Confirming the built-in sad obsolescence of books, the editors predict:
‘At the time of writing, one TMS company has completed a large multisite (sic!) clinical trial of TMS in depression and has submitted the results to the U.S. Food and Drug Administration (FDA) for potential approval of treatment. Thus, it is likely that clinicians soon will have a new treatment tool, unlike virtually anything they are familiar with’
Shoot and darn: in preparation of the FDA approval procedure, an expert panel
‘… was generally unimpressed with the company's data, which showed a slight statistical advantage in depression symptoms over dummy therapy after six weeks of treatment. Several panelists expressed dismay that patients showed no improvement on some depression scales and only minor improvement on ones that showed a difference. ‘The panel seems to be in consensus that the primary analysis did not establish efficacy,’ said Thomas Brott, the committee's chairman. ‘Perhaps a reasonable person could question whether there has been an effect at all,’ said Brott, a neurologist from Mayo Medical School in Jacksonville, Fla….Ann Costello, an FDA medical reviewer, questioned whether the mixed evidence of effectiveness in Neuronetics’ studies contained “any clinically relevant information.”’ (Zwillich, 2007).
To put it mildly, the jury is still out on the issue of whether transcranial magnetic stimulation (TMS) is clinically useful in depression. Large meta-analyses, although they may show an overall effect of TMS over placebo, also reveal a large heterogeneity of results and little in terms of outcome predictors, be it among patient or treatment variables. This:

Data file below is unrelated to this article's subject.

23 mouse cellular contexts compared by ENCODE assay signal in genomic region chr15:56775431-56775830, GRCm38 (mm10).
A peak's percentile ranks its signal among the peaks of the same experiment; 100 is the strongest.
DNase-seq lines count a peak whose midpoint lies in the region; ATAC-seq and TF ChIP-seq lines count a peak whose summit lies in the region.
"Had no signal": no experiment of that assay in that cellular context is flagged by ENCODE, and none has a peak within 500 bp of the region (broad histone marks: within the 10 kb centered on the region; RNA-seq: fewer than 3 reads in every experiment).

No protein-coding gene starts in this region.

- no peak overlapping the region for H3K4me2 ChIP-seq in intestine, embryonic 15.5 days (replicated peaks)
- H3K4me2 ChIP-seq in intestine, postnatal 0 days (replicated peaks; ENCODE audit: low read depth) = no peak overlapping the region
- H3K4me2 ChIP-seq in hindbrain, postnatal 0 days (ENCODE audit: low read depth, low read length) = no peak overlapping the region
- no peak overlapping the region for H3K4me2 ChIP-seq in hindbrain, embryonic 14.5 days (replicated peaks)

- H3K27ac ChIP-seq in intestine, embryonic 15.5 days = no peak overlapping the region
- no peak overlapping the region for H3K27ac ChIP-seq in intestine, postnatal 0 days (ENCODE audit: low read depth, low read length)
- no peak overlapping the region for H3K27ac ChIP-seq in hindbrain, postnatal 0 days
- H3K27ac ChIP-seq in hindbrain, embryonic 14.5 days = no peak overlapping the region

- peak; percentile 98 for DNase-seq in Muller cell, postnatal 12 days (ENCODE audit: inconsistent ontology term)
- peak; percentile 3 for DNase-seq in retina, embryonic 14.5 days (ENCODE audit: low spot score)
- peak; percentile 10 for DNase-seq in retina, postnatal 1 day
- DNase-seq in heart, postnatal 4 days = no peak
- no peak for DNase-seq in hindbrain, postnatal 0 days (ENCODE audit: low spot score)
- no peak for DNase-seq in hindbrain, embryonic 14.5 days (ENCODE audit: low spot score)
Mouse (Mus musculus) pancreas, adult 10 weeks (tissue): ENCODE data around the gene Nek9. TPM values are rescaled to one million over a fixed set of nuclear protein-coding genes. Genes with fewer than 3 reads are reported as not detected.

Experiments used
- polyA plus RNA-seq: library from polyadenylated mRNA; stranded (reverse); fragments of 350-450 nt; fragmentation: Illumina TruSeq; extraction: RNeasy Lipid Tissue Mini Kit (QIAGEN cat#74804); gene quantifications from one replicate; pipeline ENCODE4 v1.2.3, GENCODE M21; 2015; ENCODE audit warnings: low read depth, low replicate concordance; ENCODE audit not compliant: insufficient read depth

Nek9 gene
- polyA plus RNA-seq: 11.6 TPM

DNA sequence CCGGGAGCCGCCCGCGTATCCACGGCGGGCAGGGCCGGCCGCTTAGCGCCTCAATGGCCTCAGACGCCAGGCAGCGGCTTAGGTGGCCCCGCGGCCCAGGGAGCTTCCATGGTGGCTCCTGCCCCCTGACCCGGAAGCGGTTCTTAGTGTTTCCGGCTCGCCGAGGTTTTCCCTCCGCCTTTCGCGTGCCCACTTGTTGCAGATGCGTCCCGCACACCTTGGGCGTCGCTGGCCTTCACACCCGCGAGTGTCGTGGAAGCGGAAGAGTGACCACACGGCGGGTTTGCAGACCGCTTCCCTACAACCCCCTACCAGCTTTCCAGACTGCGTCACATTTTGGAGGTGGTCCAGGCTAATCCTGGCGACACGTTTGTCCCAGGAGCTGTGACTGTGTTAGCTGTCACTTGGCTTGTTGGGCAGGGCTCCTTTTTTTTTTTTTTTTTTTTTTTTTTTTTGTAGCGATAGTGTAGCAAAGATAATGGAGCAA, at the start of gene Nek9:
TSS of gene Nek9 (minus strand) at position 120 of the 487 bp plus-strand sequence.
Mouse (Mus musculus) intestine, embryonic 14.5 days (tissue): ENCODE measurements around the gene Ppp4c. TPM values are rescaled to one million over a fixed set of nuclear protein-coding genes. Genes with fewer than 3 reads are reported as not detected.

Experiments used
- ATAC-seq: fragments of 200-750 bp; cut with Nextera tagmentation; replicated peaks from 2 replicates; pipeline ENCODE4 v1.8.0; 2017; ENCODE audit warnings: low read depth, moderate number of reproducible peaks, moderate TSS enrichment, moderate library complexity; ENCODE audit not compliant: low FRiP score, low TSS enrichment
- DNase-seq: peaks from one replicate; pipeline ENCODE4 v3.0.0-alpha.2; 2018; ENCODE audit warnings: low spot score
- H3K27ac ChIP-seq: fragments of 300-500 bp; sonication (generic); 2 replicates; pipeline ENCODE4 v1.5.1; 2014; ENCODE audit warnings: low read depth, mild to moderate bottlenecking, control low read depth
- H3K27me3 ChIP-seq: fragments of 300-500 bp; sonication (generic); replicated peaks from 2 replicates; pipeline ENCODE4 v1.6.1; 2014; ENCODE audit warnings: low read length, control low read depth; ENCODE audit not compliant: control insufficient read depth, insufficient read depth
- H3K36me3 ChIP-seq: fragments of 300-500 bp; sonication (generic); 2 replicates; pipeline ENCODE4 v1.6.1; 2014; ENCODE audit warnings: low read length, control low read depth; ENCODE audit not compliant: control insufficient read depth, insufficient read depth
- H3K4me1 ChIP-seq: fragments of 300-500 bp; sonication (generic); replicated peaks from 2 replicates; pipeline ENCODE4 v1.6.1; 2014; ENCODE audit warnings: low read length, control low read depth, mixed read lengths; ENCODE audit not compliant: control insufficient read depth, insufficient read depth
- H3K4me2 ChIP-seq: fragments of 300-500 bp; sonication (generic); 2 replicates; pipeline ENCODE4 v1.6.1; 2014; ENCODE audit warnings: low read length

‘… can be interpreted in 2 ways: either study sizes and numbers and designs are insufficient to afford the power necessary… or TMS has a nonspecific (i.e. placebo) effect on depression that is not influenced by study parameters.’ (Herrmann & Ebmeier, 2006).
The uncomfortable feeling remains that without a strong industrial interest it will be difficult to assemble the evidence necessary for statutory licensing. The large spontaneous recovery rate, significant placebo effects and sensitivity to sample selection in studies of clinical depression require large participant numbers, a condition that is difficult to fulfill by the academic cottage industries that have mainly been involved with trials of TMS.
Fortunately, TMS has other, more scientific, attractions and these are well reviewed in the ten chapters of this generally balanced and readable summary of the field. The authors are well informed, as one would expect from the main research proponents of the method. Both the budding magneto-therapist and the neuroscientist will find technical and scientific details that are essential for their work. The layout is clear and concepts, as well as techniques, are generously and well illustrated. The price is moderate and seeing that the field changes so quickly, the book will be a ‘best buy’ at least for the next 6 months.